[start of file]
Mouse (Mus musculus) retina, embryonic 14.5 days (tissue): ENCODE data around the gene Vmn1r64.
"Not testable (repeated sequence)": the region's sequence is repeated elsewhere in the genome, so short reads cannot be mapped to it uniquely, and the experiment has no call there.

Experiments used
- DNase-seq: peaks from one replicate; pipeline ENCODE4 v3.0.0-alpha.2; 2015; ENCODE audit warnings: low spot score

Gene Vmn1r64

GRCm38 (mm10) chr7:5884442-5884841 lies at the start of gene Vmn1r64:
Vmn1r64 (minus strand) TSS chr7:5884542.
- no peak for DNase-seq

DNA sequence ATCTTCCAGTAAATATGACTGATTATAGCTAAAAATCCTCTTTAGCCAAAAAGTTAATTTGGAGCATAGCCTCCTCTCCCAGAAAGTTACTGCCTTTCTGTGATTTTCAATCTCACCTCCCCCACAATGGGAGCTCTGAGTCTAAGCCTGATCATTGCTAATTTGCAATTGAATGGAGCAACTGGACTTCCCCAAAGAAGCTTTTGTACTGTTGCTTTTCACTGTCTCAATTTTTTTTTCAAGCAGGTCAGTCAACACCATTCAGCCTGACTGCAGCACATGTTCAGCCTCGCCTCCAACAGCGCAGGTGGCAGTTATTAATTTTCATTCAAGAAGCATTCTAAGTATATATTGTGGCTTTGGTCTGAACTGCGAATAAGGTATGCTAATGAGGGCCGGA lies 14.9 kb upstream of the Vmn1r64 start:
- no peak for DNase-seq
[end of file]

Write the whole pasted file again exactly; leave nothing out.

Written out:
Mouse (Mus musculus) retina, embryonic 14.5 days (tissue): ENCODE data around the gene Vmn1r64.
"Not testable (repeated sequence)": the region's sequence is repeated elsewhere in the genome, so short reads cannot be mapped to it uniquely, and the experiment has no call there.

Experiments used
- DNase-seq: peaks from one replicate; pipeline ENCODE4 v3.0.0-alpha.2; 2015; ENCODE audit warnings: low spot score

Gene Vmn1r64

GRCm38 (mm10) chr7:5884442-5884841 lies at the start of gene Vmn1r64:
Vmn1r64 (minus strand) TSS chr7:5884542.
- no peak for DNase-seq

DNA sequence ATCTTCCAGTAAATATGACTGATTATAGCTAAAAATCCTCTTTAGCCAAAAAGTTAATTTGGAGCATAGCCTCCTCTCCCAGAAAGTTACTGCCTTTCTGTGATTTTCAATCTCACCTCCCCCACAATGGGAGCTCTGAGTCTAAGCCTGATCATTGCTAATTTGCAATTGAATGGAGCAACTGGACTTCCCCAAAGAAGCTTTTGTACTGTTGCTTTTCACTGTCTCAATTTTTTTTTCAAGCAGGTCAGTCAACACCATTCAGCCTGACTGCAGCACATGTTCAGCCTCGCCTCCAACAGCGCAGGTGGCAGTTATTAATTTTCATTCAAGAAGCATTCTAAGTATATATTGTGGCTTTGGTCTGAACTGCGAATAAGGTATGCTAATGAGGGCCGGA lies 14.9 kb upstream of the Vmn1r64 start:
- no peak for DNase-seq